Online Astronomy eText: The Planets
On the Surface of Mars Link for sharing this page on Facebook
Animation of sunset on Mars taken by the Curiosity Rover
Sunset on Mars, imaged by the Curiosity Rover
(Color-corrected to resemble its true appearance, but not quite as blue as humans would see it)
Unlike the Earth, where the sky is blue and sunsets are reddish, Mars has a pinkish sky (due to light reflected from red dust in the atmosphere) and a bluish sunset (caused by the relatively large dust particles blocking longer wavelengths of light more effectively than shorter wavelengths, whereas the tiny molecules in the Earth's atmosphere scatter shorter wavelengths more effectively than longer wavelengths). Note that as the Sun nears the horizon it does not not appear to flatten out as it usually appears to do on the Earth, because the differential refraction of its image in our thick atmosphere is the cause of its "flattening", and the two hundred times thinner Martian atmosphere has a two hundred times smaller differential refraction.

The Viking 1 site in Chryse Planitia.
(The Viking Project, M. Dale-Bannister WU StL, NASA, apod010721)

The Viking 2 landing site in Utopia Planitia.
(The Viking Project, M. Dale-Bannister WU StL, NASA, apod960722)

Water ice frost at the Viking 2 site.
     During the Martian winter temperatures are so low that the atmosphere freezes out as dry ice (frozen carbon dioxide) snow. At mid-latitudes such as the Viking 2 site, the dry ice quickly sublimes (evaporates) back into the atmosphere, but a layer of water ice and dust about a thousandth of an inch thick, which freezes out of the atmosphere with the carbon dioxide, remains on the surface for several months. (JPL, NASA, Planetary Photojournal)

The Pathfinder landing site, with the Sojourner rover next to a rock nicknamed "Yogi", near the center. Click on the image for a larger view. (IMP Team, JPL, NASA, apod000514)

A panoramic view of the Spirit landing site (January 4, 2004). Click on image for larger view.
(Mars Exploration Rover Mission, JPL, NASA, apod040105)

Panoramic view of Rub al Khali by Opportunity rover, 2005. Click on image for larger view.
(credits listed on the target page)

Nereus Crater as observed by the Opportunity rover, 2009. Click on image for larger view.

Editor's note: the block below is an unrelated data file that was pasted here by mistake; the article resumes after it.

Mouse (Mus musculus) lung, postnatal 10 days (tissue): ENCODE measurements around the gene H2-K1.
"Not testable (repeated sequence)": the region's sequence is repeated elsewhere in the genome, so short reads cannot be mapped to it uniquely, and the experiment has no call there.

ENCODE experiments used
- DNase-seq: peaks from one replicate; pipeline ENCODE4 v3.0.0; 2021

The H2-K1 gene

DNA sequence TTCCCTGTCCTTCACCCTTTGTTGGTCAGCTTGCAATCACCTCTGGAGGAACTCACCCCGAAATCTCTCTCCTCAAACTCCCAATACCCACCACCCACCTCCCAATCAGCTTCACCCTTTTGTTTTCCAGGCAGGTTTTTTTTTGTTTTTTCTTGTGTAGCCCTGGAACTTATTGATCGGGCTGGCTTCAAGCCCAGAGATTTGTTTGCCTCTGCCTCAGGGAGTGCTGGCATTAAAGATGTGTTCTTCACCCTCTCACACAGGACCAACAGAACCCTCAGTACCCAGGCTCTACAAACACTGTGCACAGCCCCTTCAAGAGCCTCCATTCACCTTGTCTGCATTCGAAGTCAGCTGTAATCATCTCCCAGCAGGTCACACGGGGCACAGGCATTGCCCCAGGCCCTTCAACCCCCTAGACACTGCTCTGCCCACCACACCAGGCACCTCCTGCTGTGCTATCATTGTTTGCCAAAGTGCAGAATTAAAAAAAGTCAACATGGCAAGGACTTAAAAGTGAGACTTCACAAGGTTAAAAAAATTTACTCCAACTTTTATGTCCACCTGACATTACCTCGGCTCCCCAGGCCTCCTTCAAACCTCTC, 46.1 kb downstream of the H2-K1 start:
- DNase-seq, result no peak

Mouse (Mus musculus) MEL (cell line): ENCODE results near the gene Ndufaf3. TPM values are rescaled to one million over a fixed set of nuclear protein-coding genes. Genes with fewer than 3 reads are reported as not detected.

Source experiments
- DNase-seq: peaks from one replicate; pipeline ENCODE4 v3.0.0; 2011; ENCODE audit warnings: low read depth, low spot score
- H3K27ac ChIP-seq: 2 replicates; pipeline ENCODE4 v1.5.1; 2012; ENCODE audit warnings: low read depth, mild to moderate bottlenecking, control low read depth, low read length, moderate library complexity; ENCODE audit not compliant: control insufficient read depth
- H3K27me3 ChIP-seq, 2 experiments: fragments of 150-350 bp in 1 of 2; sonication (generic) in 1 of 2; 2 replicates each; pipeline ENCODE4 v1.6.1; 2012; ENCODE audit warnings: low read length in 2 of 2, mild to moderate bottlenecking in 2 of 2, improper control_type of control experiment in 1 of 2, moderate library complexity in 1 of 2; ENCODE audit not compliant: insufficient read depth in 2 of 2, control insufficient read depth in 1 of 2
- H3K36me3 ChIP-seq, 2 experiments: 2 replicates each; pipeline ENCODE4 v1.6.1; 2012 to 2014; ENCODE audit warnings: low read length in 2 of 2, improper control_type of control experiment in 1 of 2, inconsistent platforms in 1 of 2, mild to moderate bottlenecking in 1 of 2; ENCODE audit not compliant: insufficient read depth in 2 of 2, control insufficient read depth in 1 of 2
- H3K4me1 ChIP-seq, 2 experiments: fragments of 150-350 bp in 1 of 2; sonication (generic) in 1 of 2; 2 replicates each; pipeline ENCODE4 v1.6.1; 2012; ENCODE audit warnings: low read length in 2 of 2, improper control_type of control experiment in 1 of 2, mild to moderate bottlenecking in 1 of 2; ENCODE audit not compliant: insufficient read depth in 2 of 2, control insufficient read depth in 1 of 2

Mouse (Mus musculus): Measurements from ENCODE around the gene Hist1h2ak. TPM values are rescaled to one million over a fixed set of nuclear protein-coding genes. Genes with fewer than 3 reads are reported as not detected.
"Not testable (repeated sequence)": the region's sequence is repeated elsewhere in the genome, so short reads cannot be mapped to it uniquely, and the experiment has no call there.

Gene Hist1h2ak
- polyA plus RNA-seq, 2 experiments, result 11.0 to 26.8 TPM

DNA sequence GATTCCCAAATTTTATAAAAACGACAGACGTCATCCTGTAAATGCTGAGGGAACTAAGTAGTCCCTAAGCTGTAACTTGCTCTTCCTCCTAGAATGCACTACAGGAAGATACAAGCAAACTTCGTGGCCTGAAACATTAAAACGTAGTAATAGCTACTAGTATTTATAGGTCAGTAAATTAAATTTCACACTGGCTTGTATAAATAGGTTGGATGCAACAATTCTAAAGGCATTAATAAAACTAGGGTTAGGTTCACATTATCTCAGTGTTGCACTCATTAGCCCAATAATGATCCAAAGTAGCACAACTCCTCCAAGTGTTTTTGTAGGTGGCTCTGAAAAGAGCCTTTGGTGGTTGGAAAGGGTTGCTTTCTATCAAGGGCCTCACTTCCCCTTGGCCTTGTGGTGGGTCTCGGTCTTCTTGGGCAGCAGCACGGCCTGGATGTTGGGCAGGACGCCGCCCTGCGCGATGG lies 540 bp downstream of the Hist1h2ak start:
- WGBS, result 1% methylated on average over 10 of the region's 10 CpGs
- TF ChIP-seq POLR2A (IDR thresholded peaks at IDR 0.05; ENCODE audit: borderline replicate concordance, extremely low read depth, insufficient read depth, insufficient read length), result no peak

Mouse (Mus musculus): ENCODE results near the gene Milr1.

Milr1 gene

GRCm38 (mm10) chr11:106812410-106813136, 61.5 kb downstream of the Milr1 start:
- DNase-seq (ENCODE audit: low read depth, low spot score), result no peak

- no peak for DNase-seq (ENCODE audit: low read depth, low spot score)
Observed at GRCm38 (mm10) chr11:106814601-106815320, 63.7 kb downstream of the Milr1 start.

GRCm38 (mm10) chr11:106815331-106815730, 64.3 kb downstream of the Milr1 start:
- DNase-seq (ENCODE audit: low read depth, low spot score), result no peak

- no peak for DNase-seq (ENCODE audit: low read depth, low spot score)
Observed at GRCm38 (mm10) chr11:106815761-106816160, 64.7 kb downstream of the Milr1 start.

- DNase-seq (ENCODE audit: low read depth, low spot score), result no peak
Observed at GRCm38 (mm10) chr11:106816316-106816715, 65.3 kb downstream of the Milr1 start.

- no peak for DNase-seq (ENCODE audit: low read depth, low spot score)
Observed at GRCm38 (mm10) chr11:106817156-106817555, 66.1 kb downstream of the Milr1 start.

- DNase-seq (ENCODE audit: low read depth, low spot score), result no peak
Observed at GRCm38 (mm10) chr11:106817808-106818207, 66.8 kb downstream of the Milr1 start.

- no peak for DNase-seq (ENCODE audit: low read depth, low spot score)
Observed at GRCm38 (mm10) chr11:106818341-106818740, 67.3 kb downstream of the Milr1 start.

(credits listed on the target page)

Intrepid Crater as observed by the Opportunity rover, 2010. Click on image for larger view.
(credits listed on the target page)

Bright soil uncovered by the Spirit rover while trundling across the Martian landscape contains a high proportion of iron sulfates and other salts, probably created by the evaporation of mineral-rich waters at some time in the past. This is one of many lines of evidence confirming the one-time presence of water on Mars. Unfortunately, there is no way to determine from present evidence whether water was present at this location for long periods of time, or only as a result of hot springs associated with volcanic activity; and in any event water cannot have been present in any significant amounts at most places on Mars at any time in the last 4 billion years, or the numerous ancient craters on the southern half of the planet would have been completely worn away, or at least show extensive signs of weathering and erosion. Still, the presence of water in any form at any time encourages those hoping to find (probably microscopic) fossil lifeforms. (Along those lines, exploration of the region near Mount Sharp by the Curiosity rover has confirmed the presence of a relatively long-lived lake partially filling the crater containing that peak, though again, we are talking about times well over 3 and perhaps closer to 4 billion years ago.) (Mars Exploration Rover Mission, Cornell, JPL, NASA, apod060406)

Unusually pitted boulders litter this Martian hillside. The surface of the boulders is so similar to similar pits or vesicles in gas-rich volcanic rocks on the Earth that there is little doubt that the boulders were ejected from a volcano at some time in the past. The large boulder close to bottom center is a little less than a foot and a half high, and was about six yards from the Spirit Rover when this image was taken, on April 13, 2006. (The boulder of course remains in the same place no matter the date, but as the rover moved around, its distance from the boulder changed.) As is true of most of Mars, wind-blown sand covers most of the surface, and fine dust colors the sky. (Mars Exploration Rover Mission, Cornell, JPL, NASA, apod060515)

On the other side of Mars the Opportunity rover had this view looking away from Victoria Crater shortly after arriving there in October 2006. In this exaggerated color image a sea of gently undulating sand lies beneath a sky filled with wispy clouds. Depending upon the temperature at the clouds' altitude, they would be composed of either water ice or carbon dioxide (dry) ice. (Mars Exploration Rover Mission, Cornell, JPL, NASA, (Image processing: Michael Howard, Tayfun Íner and Damien Bouic for, apod061017)